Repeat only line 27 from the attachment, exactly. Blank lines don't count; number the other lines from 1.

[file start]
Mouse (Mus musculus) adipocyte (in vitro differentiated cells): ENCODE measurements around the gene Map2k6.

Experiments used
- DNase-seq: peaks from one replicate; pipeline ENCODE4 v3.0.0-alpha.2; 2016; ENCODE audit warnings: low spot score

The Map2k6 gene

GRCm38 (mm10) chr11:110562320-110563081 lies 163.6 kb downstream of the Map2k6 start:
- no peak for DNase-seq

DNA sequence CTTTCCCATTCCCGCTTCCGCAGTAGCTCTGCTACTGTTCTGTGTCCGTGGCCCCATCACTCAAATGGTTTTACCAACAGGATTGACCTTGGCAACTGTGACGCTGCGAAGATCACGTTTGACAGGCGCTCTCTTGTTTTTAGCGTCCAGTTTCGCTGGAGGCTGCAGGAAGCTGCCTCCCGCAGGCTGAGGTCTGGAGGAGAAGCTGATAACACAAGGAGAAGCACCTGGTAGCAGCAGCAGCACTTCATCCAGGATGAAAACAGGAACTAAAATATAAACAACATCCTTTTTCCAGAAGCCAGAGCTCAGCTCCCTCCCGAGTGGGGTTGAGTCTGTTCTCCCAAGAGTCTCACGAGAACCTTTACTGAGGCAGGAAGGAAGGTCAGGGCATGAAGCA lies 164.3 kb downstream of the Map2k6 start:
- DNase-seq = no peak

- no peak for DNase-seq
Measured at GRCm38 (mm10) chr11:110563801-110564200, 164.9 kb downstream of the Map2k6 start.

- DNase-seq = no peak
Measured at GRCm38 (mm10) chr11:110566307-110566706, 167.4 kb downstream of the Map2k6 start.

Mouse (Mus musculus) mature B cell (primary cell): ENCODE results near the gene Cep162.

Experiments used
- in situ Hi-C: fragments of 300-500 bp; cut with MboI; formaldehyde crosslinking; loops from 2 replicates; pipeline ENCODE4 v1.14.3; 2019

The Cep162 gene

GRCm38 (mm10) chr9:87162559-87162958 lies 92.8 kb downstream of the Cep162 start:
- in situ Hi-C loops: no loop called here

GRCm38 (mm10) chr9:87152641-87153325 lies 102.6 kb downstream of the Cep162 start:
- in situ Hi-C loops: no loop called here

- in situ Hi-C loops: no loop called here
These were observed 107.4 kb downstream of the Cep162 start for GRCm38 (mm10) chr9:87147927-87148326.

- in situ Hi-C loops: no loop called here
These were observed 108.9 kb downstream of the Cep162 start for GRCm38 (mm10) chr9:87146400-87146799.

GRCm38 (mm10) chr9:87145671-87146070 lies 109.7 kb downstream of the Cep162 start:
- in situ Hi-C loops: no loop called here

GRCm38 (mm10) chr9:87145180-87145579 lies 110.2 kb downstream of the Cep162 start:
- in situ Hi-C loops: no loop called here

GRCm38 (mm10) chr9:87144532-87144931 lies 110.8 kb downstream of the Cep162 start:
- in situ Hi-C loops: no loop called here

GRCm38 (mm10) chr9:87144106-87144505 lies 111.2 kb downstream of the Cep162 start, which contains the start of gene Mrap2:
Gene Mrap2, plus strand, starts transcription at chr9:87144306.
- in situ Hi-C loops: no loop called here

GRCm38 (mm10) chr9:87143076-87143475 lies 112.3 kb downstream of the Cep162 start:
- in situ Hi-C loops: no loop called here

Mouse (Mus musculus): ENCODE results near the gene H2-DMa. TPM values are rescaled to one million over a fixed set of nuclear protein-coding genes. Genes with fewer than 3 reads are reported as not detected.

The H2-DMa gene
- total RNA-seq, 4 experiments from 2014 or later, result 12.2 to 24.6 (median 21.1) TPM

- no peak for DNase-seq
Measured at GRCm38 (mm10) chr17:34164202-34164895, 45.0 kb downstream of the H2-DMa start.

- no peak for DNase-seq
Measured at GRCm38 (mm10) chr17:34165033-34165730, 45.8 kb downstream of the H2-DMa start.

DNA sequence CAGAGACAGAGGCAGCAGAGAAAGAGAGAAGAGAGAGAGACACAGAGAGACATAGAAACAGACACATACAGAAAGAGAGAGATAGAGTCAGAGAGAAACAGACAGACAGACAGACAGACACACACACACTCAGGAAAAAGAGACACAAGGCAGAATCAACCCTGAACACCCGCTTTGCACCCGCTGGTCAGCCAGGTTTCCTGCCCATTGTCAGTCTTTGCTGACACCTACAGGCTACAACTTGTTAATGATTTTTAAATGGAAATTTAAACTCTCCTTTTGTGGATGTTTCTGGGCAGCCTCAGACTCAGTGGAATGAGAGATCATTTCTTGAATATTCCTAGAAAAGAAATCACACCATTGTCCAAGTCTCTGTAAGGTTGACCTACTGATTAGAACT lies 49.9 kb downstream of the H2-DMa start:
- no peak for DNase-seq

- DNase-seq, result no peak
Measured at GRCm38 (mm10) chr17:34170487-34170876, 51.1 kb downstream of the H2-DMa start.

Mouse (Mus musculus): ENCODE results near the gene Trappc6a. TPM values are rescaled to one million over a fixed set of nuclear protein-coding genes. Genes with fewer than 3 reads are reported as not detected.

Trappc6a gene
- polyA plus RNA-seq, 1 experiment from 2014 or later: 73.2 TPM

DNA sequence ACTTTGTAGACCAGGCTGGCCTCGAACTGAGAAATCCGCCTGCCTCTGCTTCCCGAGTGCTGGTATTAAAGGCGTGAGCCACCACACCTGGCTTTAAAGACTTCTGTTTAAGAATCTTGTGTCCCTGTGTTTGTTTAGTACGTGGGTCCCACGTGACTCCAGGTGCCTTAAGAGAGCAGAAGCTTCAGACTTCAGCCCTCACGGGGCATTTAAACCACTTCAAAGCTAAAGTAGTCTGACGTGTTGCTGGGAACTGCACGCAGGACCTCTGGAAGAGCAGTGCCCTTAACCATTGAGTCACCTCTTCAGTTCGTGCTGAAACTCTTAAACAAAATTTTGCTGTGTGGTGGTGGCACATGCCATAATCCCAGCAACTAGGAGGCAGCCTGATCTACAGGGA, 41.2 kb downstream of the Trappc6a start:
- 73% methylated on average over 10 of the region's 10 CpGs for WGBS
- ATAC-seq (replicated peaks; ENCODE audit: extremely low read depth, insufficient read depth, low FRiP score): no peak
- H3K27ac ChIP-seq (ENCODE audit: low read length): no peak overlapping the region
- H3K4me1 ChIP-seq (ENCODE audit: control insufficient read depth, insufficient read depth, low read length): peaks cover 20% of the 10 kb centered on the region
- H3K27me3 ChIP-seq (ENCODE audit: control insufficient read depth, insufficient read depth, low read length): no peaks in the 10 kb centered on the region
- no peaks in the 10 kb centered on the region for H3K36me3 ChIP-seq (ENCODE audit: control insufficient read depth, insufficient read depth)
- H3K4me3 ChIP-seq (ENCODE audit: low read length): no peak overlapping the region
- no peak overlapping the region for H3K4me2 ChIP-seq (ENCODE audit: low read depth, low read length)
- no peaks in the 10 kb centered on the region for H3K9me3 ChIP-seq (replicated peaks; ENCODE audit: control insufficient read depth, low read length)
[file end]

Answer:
GRCm38 (mm10) chr9:87145180-87145579 lies 110.2 kb downstream of the Cep162 start: